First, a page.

Master of None exploded onto the cultural landscape when it debuted earlier this month, and fans are already asking for another season of the critically acclaimed comedy. Netflix has not renewed Master of None for Season 2 yet, but Aziz Ansari recently said in a reddit AMA about himself and co-showrunner Alan Yang, "We haven't heard officially from Netflix. But Alan and I, like true Asians, have started an insane chain of ideas already." They haven't talked more than that about what exactly those ideas are, but there's still a lot of unchartered territory about modern living that Master of None has yet to tackle. I already have some topics in mind that I would love to see Master of None tackle in Season 2. Update: On Feb. 11, Aziz Ansari confirmed that Master of None will return for Season 2 in 2017.
Ansari literally (co-)wrote the book on Modern Romance , and there are plenty of aspects to dating in the 21st century that Master of None didn't cover in its first season, as well as some common elements of modern city living that the comedian addresses in his stand-up, but hasn't yet mentioned on the show. Ansari and Yang already have all of the material they need, they just have to figure out how it fits into Dev and his friends' ongoing adventures into adulthood. Here are some of the stories I would like to see Master of None tell, should Ansari and Yang get a second season and put that "insane chain" to good use.
1. "Hanging" or Dating?
In the age of "Netflix and Chill," it's hard to tell whether meeting up with someone is supposed to be treated seriously or as something casual. In Modern Romance , Ansari says "The lack of clarity over whether the meet-up is even an actual date frustrates both sexes to no end." This confusion and misunderstanding is rife with opportunities for comedy.
2. Pre-Date Googling
According to Modern Romance, “more than 80 percent of millennials admitted to doing online research on their partner before a first date.” This approach had differing results for different people, as Ansari said, "Some singles we spoke with described meeting a person and being unable to enjoy the date because they already had all kinds of preconceived notions that were difficult to block out." It's likely that the same Dev who has to spend 45 minutes googling "best tacos in NYC" would psyche himself out of a date by researching the other person before they meet.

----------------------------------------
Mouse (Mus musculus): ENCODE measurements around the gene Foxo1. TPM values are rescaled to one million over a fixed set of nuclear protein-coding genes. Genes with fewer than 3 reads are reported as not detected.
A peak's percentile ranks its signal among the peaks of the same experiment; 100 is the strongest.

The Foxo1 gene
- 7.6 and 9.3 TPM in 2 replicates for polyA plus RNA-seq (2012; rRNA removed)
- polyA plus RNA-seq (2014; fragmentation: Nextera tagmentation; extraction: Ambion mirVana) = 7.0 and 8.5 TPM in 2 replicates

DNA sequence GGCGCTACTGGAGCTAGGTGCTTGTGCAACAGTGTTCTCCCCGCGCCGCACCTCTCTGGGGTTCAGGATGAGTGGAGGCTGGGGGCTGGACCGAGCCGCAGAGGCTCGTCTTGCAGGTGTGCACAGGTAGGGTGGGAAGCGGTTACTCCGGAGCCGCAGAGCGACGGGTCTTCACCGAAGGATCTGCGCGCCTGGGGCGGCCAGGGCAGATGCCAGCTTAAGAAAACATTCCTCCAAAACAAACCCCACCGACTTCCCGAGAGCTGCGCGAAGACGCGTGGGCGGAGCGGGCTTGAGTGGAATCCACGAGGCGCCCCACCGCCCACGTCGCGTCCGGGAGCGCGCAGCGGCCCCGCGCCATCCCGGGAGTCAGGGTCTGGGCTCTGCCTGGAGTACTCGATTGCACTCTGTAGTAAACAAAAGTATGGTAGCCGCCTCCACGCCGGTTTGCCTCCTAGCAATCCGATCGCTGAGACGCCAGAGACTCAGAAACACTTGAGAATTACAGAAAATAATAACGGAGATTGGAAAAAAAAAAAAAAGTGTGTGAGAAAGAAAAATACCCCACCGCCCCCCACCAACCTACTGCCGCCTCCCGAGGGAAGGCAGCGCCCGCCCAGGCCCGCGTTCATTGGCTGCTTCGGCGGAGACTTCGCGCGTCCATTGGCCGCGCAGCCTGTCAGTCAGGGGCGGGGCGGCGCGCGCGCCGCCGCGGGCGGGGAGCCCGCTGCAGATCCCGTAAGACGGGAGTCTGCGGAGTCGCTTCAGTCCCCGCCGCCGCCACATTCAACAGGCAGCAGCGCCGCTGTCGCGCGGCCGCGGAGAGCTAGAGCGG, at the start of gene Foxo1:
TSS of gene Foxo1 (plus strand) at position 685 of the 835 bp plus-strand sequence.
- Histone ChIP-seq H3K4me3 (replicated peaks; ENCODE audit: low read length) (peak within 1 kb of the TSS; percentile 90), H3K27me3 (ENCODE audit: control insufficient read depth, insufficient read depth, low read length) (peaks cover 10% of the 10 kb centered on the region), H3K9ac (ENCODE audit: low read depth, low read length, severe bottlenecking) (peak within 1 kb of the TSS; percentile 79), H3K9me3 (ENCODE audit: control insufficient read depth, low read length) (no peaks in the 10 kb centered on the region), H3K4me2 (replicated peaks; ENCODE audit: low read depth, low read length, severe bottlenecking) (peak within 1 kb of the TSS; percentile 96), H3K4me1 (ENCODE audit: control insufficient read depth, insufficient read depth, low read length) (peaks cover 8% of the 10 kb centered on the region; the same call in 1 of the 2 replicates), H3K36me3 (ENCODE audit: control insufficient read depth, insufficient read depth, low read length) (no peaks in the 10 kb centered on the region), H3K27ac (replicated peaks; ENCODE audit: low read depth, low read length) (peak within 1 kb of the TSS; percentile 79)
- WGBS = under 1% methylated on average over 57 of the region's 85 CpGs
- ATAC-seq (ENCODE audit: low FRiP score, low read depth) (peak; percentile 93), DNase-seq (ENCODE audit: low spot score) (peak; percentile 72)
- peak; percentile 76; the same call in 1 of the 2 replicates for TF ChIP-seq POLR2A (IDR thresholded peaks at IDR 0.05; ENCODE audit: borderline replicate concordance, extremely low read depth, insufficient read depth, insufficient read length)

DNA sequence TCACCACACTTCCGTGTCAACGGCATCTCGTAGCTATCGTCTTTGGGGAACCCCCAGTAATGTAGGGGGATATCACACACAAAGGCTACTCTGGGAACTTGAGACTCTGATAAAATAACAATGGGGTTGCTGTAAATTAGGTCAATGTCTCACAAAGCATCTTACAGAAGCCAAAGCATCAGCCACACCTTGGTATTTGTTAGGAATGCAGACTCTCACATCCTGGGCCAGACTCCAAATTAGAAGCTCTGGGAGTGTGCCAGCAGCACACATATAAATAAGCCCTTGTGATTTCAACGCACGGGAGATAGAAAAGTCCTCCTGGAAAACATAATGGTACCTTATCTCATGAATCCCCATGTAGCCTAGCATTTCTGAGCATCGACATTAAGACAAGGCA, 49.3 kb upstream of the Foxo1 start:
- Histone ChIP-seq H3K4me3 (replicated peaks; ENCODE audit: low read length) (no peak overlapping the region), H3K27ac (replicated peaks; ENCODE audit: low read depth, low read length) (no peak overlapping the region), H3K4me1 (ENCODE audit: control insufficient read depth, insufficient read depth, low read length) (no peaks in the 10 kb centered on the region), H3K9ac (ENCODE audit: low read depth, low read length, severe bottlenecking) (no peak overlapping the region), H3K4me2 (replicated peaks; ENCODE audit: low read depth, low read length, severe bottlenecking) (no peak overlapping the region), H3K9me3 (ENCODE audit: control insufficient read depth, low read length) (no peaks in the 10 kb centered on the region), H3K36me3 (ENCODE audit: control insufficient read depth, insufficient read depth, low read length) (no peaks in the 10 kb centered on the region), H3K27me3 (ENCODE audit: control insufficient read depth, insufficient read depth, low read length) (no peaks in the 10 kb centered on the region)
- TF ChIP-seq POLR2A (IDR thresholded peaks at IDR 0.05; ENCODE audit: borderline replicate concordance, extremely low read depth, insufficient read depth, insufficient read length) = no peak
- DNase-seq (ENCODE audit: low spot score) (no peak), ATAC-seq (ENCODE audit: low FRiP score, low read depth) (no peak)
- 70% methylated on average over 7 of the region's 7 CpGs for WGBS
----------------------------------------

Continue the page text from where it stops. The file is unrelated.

3. Online Dating
In his book, Ansari says, “online dating is almost a prerequisite for a modern single. As of this writing, 38 percent of Americans who describe themselves as 'single and looking' have used an online dating site.” However, the show hasn't yet addressed online dating, as it seems everyone on Master of None meets their partner the old-fashioned way (at a bar).
4. Dude's Night Out
Ansari, in his stand-up, tells a few brief anecdotes about going out on the town to meet women and it turning into just a guy's night out. Dev's male friendships (aside from best-bud Arnold) seem to live in a separate world from his search for companionship, and it would be interesting to see how these worlds would collide on Master of None.
5. Friends Who Hook-Up
In his Live From Madison Square Garden stand-up special, Ansari juxtaposes an awkward encounter between two close friends who hook-up by telling it as if it were a traditional "how we met" story. Many sitcoms have explored the awkward territory of friends who sleep together, but Master of None is capable of delving into the subject matter with a lot more subtlety and nuance than other series.
6. Getting Stood Up
Ansari also calls Millennials "the flakiest generation" in his Live From Madison Square Garden special. It's likely that Dev, or an associate, will end up getting stood up by a date or a friend at one point or another. Master of None's unique structure could get a lot of mileage from this fairly standard concept of dating.
FOMO, or "Fear Of Missing Out," plagues us all. In his stand-up, Ansari talks about how people "don't want to commit to anything, in case something better comes along," lest you end up apple picking in upstate New York with Dave while your friends attend a surprise concert by your favorite musicians who you thought were dead. Broad City recently did an episode covering FOMO, but I'm sure Ansari and company also have their own humorous take on it.
8. Losing A Friend
Earlier this year, Ansari and Yang lost one of their Master of None writers and closest friends, comedian Harris Wittels. Ansari was especially affected, writing a long tribute to Wittels on his Tumblr a few days after his death. While this specific situation is obviously a very personal matter to Ansari, using some of that experience to write about an unexpected loss could make for a really poignant episode.
In his stand-up, Ansari talks about how people "don't allow themselves" the privilege of "out of sight, out of mind." Instead, a jaded person will take to social media to try and discover everything that their ex is doing. It's a destructive habit that "45 minutes of taco research" Dev could easily get himself into.
Much of Ansari's comedy focuses on modern dating and how love causes other people to interact, but those aren't the only subjects he's discussed in thoughtful, funny ways. Master of None explored relationships between parents, racism in the entertainment industry, everyday sexism, the trials and tribulations of growing old, and more. Ansari and Yang should have no problem tackling more important aspects of modern living with their trademark humor and humanity, and they already have plenty to draw from. Hopefully, a Master of None Season 2 renewal will come sooner rather than later so they can get to work.
Images: K.C. Bailey/Netflix; Giphy (9)